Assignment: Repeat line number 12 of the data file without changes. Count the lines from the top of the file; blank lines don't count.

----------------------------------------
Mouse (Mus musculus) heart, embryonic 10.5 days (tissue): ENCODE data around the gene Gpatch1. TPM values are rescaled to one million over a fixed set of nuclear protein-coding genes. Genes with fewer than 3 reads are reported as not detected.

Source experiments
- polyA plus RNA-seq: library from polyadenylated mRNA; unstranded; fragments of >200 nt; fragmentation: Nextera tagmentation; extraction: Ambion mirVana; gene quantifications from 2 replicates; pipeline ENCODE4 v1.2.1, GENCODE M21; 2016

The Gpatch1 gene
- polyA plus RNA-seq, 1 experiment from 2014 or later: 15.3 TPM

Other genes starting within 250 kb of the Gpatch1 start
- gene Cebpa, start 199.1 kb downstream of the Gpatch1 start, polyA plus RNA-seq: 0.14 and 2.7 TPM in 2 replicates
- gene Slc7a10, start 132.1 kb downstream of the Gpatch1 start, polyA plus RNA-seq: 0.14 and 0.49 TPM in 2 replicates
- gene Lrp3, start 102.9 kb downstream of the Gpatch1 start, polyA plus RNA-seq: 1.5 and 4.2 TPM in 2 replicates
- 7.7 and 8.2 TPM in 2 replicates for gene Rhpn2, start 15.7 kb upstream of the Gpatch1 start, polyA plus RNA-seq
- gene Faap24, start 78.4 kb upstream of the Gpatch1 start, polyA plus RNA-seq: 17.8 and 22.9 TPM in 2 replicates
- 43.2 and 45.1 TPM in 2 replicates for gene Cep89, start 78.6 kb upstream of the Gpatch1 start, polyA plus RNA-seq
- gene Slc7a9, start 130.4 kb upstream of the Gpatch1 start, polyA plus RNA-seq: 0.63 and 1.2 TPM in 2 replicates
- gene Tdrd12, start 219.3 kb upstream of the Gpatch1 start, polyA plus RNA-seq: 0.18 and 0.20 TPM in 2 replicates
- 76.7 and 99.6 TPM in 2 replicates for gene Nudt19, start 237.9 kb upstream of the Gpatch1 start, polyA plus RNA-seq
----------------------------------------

- 43.2 and 45.1 TPM in 2 replicates for gene Cep89, start 78.6 kb upstream of the Gpatch1 start, polyA plus RNA-seq